Sometimes you have to fight for your boundaries
I was sitting in my doctor’s office for an early-morning appointment. I would be back home, and back to work, by 9:00 AM, so I didn’t need to take any time off. As I was sitting in the waiting room, my boss called. I would call him back on the way home, I thought, since this is before my regular work hours and it wasn’t really appropriate to take a call when I was about to be called into the exam room.
He left a message, and simply said, “call me back when you can.” Okay, I thought, that’s exactly what I would do. There was no sense of urgency or more information in the message. At this point, my anxiety was already ramping up, since he never called me this early unless it was a fire drill to do something that was in the “other duties as assigned” category. He also had a bad habit of crossing work boundaries, calling at crazy hours and then chastising me when I didn’t answer immediately, regardless of the hour or day.
A minute later, he called again as I was getting called into the exam room. At this point, I was definitely unable to answer. Then he called again as I was getting my blood pressure checked, which was a mistake. I had to have the nurse take my blood pressure three times to get it down to a reasonable number.
By the time I was waiting for the doctor, I had two more calls and messages: one from my employee, and one from a contractor. Both were telling me that I needed to call my boss back, because he had reached out to them to track me down. I turned off my phone as my blood pressure skyrocketed yet again.
It was at this point that I resolved to speak with the doctor about my growing anxiety and the need for professional help. The doctor helped me calm down a bit, provided me with a referral to a therapist, and provided me with a few minutes to relax before sending me off to get my day started.
On the way home, I called my boss back, and was sent to voicemail. I called an hour later, and again went to voicemail. When I finally spoke with him at the end of the day, I found out that he was calling me to get a document that I had sent to him a couple of weeks prior but he couldn’t find in his email. The rest of the conversation was him chewing me out for not answering the phone immediately when he called.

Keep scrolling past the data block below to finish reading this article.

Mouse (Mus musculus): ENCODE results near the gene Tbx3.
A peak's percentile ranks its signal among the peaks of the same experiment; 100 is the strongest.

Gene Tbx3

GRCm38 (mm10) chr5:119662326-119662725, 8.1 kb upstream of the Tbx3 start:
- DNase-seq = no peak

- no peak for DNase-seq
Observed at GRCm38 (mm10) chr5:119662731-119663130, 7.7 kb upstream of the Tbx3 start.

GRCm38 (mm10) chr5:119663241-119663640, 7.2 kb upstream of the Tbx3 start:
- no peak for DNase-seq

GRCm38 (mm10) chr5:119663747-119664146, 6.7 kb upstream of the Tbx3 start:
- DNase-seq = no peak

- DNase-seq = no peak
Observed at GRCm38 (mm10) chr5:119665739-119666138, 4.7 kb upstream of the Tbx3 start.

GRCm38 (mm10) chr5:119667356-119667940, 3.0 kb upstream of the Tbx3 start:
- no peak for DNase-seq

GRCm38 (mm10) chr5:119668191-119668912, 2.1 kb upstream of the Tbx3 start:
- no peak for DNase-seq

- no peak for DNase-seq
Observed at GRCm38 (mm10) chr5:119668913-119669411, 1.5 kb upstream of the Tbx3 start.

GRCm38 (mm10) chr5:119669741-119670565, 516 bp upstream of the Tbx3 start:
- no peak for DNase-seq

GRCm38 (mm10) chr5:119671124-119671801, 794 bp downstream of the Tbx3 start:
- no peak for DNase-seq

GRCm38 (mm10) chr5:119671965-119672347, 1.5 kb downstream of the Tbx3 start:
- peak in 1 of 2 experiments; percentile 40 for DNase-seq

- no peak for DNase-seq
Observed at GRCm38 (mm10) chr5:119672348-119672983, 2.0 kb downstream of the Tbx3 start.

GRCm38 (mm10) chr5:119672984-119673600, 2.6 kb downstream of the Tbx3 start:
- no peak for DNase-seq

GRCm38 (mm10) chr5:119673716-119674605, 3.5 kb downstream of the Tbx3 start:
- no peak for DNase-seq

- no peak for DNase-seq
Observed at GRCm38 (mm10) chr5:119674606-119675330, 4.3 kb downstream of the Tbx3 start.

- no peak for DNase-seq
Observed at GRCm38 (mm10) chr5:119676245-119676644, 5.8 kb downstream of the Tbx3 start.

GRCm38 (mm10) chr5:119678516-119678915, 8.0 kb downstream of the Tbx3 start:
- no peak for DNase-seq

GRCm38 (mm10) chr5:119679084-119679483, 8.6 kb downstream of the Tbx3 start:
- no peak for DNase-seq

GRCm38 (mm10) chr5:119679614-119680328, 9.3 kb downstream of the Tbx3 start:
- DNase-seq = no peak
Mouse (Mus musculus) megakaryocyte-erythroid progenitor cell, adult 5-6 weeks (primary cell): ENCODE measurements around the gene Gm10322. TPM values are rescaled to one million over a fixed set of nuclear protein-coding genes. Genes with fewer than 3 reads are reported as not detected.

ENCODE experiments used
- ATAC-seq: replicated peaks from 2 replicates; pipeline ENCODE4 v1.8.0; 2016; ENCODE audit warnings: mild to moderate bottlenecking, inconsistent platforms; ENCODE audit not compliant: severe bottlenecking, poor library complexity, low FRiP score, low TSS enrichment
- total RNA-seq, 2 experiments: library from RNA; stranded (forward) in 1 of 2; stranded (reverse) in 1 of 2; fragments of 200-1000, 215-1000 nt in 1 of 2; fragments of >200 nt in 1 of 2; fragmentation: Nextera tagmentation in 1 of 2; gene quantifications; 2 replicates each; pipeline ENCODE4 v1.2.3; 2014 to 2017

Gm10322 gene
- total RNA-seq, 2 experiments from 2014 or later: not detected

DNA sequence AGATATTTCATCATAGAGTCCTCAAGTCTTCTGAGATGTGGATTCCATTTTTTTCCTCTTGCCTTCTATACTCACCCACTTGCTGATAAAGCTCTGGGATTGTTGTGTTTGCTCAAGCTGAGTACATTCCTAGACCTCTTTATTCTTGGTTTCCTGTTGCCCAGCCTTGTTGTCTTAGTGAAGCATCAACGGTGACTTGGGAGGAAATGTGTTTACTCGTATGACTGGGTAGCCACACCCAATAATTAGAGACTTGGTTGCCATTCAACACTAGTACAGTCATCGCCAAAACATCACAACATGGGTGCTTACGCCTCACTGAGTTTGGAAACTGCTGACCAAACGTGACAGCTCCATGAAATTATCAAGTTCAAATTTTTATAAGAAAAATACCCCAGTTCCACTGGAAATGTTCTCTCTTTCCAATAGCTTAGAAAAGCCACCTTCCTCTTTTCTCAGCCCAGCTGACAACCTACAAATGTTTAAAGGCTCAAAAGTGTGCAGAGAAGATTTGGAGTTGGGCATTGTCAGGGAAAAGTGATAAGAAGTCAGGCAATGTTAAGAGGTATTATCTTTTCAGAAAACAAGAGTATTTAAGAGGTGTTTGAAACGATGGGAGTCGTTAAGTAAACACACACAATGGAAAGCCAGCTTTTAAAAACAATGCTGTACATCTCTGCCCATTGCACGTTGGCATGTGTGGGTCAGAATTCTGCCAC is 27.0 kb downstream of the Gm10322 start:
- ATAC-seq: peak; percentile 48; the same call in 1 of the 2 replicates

Phones are not leashes
Unless being on call is part of your job description, being a distance worker does not mean you are available all the time. In my situation, my boss had a history of ignoring boundaries that I had set as reasonable. At first, I treated the calls on the weekends and evenings as emergencies, but over time I realized that these “emergencies” were the result of poor leadership. There was no emergency, only panic that he was passing on to me.
Unfortunately, I had helped set this pattern up by being so responsive at first when I took this role. My initial instinct is to support, provide, and respond to be a good worker and a good boss, but what I was essentially doing was building a 24×7 work mentality. I also carried my work phone around with me “just in case,” but this particular experience taught me that my phone should not be my leash.
You and your employees need time away from work
The same goes for your employees: you should expect them to work hard, but only during business hours. As a leader, being able to reach your employees within a reasonable amount of time is, well, reasonable. This experience taught me that every employee needs time during his or her non-work hours to be away from work. Even during work hours, I do not expect my employees to be immediately responsive, especially if they are working on big projects or (gasp!) are in the bathroom.
Remember, even during office hours, you and your employees need to attend to multiple priorities, and that may supersede your employees answering your call or calling you back immediately. Trusting your employees to treat your calls and messages with respect is a critical behavior pattern that ensures a quick response when it is absolutely necessary.
Leave (and send) a real message